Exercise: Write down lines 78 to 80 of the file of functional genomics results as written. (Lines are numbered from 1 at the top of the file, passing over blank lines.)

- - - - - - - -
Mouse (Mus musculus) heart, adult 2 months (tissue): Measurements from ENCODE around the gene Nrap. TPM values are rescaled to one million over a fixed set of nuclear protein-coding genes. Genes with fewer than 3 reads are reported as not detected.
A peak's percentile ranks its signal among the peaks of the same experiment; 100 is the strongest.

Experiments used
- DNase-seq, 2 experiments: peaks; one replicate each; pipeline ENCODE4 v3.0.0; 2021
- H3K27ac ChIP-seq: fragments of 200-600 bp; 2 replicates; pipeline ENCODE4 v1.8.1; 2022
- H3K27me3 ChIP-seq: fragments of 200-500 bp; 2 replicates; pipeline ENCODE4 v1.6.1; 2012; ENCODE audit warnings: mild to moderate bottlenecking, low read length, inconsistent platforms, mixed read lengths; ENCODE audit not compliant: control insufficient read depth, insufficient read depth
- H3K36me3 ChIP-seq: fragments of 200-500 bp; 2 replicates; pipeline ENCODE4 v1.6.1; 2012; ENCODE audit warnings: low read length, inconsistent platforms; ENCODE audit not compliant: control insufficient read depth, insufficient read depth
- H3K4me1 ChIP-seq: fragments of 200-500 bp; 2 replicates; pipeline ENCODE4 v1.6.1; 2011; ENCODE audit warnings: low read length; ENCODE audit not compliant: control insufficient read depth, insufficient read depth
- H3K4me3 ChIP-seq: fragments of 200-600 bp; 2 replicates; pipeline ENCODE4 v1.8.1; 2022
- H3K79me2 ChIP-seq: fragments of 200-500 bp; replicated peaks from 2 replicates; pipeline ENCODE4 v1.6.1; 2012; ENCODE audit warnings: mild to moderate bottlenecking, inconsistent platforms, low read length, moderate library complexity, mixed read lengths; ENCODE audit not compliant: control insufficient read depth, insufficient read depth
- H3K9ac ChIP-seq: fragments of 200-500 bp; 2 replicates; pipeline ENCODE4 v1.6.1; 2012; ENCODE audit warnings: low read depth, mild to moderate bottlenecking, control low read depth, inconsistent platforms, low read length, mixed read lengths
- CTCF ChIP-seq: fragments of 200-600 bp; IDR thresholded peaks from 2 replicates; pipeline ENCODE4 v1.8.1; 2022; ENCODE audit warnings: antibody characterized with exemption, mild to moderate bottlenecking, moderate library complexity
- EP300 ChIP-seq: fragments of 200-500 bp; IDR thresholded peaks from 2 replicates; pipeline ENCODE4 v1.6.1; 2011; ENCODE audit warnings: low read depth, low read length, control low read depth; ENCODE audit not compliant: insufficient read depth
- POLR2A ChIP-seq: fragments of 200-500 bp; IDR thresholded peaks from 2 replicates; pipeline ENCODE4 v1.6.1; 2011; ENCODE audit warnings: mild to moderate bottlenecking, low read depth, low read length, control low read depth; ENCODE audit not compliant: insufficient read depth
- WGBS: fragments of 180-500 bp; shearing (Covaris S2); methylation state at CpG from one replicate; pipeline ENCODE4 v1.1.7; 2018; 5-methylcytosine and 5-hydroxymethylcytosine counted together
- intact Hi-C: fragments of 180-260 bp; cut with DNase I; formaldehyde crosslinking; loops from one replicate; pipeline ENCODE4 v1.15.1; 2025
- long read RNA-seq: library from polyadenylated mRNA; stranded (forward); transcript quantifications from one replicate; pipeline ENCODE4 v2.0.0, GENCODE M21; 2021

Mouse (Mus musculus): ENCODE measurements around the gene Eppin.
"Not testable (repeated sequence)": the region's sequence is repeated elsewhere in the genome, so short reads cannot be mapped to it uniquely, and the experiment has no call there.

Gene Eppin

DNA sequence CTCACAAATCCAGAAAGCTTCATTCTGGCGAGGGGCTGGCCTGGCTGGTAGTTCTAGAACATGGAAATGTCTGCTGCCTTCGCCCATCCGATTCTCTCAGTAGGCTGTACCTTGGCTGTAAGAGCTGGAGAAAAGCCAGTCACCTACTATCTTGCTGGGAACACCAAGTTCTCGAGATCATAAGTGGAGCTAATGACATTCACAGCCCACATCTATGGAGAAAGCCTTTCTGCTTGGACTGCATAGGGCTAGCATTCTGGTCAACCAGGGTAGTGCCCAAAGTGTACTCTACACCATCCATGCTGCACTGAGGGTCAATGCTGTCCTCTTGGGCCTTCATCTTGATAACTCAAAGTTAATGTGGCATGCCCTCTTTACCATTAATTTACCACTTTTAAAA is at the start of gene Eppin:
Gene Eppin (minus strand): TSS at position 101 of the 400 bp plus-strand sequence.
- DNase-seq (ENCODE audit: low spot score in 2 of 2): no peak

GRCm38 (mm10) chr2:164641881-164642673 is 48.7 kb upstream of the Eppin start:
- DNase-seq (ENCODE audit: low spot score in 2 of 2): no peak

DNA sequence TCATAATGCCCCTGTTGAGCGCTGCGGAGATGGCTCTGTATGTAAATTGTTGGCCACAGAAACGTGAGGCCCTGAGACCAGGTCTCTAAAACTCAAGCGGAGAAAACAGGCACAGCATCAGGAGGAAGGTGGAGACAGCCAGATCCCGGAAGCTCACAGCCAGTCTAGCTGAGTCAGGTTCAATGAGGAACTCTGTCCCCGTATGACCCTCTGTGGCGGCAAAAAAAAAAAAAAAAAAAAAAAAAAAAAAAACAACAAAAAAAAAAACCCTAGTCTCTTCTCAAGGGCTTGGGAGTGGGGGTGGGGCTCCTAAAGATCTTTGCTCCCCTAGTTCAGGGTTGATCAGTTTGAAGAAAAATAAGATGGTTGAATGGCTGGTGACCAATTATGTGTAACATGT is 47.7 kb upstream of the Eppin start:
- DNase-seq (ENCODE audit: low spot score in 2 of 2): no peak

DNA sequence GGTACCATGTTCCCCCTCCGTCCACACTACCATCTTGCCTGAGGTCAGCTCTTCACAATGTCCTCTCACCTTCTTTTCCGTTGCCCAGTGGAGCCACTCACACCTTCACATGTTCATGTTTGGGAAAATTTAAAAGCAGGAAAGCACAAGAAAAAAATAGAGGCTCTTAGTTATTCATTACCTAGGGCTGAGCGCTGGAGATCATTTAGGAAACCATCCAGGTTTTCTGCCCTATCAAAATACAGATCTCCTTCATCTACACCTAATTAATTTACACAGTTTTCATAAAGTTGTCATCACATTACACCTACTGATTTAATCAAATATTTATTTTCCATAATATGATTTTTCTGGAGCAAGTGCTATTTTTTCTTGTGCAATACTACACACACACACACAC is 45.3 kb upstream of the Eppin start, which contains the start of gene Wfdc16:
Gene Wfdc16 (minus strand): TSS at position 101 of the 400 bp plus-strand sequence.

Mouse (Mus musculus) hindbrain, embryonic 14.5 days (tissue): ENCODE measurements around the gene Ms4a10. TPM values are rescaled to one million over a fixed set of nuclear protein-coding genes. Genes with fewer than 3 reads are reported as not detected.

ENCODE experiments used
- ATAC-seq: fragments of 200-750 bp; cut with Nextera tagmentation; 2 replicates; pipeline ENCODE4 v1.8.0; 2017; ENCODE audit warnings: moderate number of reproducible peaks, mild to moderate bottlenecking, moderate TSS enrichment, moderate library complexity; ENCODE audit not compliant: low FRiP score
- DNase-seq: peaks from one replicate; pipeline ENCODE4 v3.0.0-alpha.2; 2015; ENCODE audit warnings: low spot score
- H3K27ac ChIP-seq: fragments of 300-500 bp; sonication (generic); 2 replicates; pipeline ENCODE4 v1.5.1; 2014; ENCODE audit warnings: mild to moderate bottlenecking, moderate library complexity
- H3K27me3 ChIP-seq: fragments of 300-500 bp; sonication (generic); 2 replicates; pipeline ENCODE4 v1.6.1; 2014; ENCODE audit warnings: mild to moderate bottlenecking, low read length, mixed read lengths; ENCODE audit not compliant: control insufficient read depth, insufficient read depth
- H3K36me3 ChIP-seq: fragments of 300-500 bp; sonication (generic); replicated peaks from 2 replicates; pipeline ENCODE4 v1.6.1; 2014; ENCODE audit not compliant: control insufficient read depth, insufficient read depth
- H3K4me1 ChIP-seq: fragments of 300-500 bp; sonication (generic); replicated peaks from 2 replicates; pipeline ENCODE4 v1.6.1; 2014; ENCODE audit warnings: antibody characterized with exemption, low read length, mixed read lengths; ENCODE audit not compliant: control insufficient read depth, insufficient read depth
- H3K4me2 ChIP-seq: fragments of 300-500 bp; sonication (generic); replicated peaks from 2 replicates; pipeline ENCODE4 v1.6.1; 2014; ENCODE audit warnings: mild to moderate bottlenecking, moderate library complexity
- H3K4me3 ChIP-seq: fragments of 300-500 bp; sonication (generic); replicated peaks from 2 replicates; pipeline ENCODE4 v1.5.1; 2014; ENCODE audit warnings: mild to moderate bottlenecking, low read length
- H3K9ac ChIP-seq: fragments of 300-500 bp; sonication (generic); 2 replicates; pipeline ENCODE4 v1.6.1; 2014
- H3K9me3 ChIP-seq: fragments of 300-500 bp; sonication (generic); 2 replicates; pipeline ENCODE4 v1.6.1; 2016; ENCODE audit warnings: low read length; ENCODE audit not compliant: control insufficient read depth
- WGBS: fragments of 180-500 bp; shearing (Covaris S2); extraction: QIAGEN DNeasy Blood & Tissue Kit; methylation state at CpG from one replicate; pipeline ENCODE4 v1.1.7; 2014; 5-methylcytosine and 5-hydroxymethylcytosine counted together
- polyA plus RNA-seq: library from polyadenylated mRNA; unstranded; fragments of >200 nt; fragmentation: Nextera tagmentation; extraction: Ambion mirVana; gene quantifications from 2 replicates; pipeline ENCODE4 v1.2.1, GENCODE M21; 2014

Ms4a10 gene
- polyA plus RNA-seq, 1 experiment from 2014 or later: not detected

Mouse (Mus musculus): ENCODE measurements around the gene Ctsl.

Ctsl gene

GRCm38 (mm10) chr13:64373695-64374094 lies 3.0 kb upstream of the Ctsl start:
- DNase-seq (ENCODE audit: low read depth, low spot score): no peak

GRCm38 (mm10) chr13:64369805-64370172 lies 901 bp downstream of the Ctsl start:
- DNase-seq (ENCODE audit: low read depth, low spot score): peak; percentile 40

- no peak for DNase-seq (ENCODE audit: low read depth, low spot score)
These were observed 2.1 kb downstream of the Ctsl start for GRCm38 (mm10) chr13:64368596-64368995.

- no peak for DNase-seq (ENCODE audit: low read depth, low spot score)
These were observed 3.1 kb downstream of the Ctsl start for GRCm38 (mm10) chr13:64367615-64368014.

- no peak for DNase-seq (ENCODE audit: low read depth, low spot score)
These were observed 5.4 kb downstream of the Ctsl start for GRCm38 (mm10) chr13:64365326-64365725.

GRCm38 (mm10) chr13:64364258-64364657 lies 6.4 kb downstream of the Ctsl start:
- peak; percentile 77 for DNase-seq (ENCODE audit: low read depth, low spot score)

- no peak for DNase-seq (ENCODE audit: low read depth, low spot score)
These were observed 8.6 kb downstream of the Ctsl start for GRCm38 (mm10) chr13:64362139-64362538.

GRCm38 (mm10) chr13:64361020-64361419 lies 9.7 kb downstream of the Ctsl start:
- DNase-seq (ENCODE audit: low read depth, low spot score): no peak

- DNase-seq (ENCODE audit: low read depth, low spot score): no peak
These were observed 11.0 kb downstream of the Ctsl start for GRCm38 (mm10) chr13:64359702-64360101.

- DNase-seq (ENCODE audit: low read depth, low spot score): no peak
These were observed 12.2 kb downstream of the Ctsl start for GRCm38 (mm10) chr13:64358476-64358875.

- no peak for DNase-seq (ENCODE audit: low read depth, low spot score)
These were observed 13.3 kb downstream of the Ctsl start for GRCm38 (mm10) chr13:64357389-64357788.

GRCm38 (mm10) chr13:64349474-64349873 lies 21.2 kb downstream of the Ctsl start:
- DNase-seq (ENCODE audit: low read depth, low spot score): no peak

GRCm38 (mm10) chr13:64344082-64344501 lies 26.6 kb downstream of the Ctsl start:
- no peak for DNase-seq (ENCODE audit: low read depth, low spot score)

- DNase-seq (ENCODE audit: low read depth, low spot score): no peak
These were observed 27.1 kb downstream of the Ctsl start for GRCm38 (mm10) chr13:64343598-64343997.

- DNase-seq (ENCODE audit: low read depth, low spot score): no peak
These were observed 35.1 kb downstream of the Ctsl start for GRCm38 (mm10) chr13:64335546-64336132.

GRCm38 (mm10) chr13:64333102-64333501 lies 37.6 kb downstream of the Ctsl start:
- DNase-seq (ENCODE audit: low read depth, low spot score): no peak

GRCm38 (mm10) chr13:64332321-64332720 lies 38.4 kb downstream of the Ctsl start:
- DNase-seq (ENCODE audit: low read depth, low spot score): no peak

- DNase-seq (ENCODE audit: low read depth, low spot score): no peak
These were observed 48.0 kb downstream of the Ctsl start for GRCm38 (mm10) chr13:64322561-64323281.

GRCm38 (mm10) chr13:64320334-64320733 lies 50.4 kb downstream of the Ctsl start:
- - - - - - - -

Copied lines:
GRCm38 (mm10) chr13:64333102-64333501 lies 37.6 kb downstream of the Ctsl start:
- DNase-seq (ENCODE audit: low read depth, low spot score): no peak

GRCm38 (mm10) chr13:64332321-64332720 lies 38.4 kb downstream of the Ctsl start: